U.S. District Court Finds That Nonworkers’ Exposure to Asbestos Was Within the Zone of Risk

There were eight cases, all involving claims by or on behalf of the estates of now deceased former workers of the defendant Weyerhaeuser Co. The former workers had claimed that their nonoccupational exposure to asbestos was the cause of their injuries and subsequent deaths.

Weyerhaeuser operated a door manufacturing facility in Marshfield, Wis., from 1960 to 2000. It was there that the company manufactured wood products with multiple operations and divisions on that site. The defendant manufactured a door containing asbestos in the plant from 1968 until it stopped using asbestos in 1978.

The evidence in these cases showed that asbestos dust was emitted from the Weyerhaeuser plant. It was also shown that Weyerhaeuser hauled asbestos dust and scrap waste through landfills into the surrounding community. All of the eight plaintiffs in the case were employed by Weyerhaeuser at the Marshfield plant during the relevant time period assigned to varying job duties.

The plaintiffs relied on the testimony of three expert witnesses to establish causation.  The plaintiffs’ experts, among other opinions, said the plaintiffs’ community and household exposures to asbestos from Weyerhaeuser’s operations in Marshfield were substantial factors in causing the plaintiffs’ injuries.

Weyerhaeuser moved to strike the trial testimony of the plaintiffs’ experts.  Weyerhaeuser argued that the plaintiffs were unable to prove injuries beyond those resulting from asbestos exposure on the job, for which they, their estates and their spouses may only recover under workers’ compensation laws.

The issue in the case was whether the plaintiffs’ experts could reliably testify that the plaintiffs’ nonoccupational exposure was a substantial contributing factor to causing the plaintiffs’ mesothelioma caused by exposure to asbestos.

The court addressed the experts issue by stating that the plaintiffs must demonstrate only that the nonoccupational exposures were a “substantial factor” in producing their respective asbestos-related injuries.

In a case cited by the U.S. District Court judge, Tragarz v. Keene Corp., 980 F.2d 411 (7th Cir. 1992), it was held that consideration of “frequency, regularity and proximity of exposure” is necessary to demonstrate that the exposure to a defendant’s asbestos products is a substantial factor in causing the injured party’s disease. Tragarz also held that evidence of exposure to other manufacturer’s asbestos was not relevant to the issue of causation, stating, “courts in applying the substantial factor test do not seem concerned with which of the many contributing causes are most substantial. Rather, they seemed concerned with whether each contributing cause, standing alone, is a substantial factor in causing the alleged injury.”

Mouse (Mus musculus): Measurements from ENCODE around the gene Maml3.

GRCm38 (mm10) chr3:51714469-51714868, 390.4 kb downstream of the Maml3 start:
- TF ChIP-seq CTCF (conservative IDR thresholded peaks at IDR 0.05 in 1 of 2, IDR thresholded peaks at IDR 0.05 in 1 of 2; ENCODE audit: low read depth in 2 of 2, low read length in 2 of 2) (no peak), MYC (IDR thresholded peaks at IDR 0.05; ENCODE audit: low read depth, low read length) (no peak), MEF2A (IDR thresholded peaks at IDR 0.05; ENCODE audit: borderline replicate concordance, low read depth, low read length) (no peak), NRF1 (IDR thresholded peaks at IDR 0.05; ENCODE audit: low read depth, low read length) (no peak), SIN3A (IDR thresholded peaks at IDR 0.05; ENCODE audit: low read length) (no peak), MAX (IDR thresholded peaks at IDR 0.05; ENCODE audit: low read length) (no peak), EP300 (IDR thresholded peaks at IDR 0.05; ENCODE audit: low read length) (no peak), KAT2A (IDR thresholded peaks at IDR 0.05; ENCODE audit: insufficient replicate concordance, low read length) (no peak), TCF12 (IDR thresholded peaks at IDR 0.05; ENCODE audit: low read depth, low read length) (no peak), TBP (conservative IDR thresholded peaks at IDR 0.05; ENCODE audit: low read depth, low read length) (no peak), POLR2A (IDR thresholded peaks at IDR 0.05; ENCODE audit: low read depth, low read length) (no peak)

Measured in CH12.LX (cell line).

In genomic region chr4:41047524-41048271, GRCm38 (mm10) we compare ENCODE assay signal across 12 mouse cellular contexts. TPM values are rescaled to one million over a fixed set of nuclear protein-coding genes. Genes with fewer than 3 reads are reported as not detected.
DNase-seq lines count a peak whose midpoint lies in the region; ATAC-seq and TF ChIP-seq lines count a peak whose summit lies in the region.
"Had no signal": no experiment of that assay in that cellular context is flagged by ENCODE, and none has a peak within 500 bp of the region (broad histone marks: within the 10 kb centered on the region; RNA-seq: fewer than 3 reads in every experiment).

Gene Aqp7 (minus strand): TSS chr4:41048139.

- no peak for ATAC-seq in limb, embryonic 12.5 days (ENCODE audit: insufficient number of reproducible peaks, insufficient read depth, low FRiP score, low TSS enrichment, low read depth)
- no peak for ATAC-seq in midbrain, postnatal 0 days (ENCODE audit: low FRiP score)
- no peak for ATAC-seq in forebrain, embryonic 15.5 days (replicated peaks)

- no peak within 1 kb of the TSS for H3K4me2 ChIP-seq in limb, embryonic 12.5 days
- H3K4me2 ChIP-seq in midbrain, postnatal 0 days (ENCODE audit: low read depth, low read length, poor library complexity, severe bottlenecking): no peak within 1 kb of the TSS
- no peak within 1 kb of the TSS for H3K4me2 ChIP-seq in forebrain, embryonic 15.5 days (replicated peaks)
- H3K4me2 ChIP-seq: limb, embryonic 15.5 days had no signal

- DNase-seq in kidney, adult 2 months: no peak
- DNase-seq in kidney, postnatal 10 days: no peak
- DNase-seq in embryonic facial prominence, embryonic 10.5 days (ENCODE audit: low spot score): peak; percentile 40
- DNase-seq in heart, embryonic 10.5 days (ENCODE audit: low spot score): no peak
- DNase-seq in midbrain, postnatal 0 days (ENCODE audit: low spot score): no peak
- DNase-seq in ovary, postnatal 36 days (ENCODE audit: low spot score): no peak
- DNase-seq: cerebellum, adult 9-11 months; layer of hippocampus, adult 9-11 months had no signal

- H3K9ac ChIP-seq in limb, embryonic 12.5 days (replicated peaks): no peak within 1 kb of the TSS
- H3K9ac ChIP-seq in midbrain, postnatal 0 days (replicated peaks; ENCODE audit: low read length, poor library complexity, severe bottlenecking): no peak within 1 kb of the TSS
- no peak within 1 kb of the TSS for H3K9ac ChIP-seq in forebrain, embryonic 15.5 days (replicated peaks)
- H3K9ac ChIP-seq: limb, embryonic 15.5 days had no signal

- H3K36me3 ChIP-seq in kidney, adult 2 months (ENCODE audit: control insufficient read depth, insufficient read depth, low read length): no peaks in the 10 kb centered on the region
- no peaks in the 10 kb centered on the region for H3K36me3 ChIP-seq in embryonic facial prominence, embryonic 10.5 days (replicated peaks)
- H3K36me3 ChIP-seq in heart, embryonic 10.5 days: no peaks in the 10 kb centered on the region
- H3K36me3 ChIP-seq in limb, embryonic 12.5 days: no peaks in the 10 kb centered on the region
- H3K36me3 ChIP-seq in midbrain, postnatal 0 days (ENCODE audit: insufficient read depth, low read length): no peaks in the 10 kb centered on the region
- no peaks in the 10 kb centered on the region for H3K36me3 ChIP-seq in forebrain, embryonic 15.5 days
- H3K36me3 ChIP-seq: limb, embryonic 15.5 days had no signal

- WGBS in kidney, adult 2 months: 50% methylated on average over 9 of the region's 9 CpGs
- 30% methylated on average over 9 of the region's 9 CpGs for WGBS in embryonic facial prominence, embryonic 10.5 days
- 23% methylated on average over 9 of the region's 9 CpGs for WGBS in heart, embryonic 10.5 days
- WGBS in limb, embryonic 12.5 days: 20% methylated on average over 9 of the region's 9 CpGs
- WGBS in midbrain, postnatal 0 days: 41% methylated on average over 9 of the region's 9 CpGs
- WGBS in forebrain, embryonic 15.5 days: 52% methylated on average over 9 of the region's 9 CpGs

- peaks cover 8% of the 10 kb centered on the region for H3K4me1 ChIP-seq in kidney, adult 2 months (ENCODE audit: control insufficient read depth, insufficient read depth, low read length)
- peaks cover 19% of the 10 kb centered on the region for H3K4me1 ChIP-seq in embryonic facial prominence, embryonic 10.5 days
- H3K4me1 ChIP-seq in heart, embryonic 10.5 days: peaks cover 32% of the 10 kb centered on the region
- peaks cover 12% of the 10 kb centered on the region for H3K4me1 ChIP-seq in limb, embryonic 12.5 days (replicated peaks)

The court here concluded that the substantial factor test does not require the plaintiffs to compare their nonoccupational exposures to their occupational exposures.  Still, the court, quoting the 6th Circuit’s opinion in Lindstrom v. A-C Product Liability Trust, 424 F.3d 488, 492 (6th 2005) stated that “plaintiff must show a high enough level of exposure that an inference that the asbestos was a substantial factor and the injury is more than conjectural.”

The district court judge found that the plaintiffs’ experts’ opinion testimony on causation was sufficiently reliable for three of the plaintiffs with mesothelioma, based on proof that they lived in a home within 1.25 miles of the plant for at least one year.  The remaining plaintiffs with mesothelioma did not meet the criteria of having lived in a home within 1.25 miles of the plant for at least a year, and, therefore, the court found they failed to offer expert opinions that would support a finding of liability against the defendant Weyerhaeuser. Accordingly, the court granted Weyerhaeuser’s motions to strike the plaintiffs’ experts and for summary judgment with respect to five plaintiffs allowing the remaining three plaintiffs to proceed with their cases.

Boyer v. Weyerhaeuser Company, 2016 WL 705233 (W.D. Wis. 2016).

Kreisman Law Offices has been handling asbestos caused injury and death cases, worksite injury cases, construction site injury and death cases, catastrophic injury cases, car crash cases and truck accident cases for individuals and families who have been harmed, injured or died as a result of the carelessness or negligence of another for more than 40 years in and around Chicago, Cook County and its surrounding areas, including Winfield, Villa Park, Bolingbrook, Bensenville, Romeoville, Joliet, Gurnee, Round Lake Beach, Matteson, Crete, Beecher, Steger, Vernon Hills, Wheeling, Evanston, Skokie, Niles, Des Plaines, Mount Prospect and Prospect Heights, Ill.

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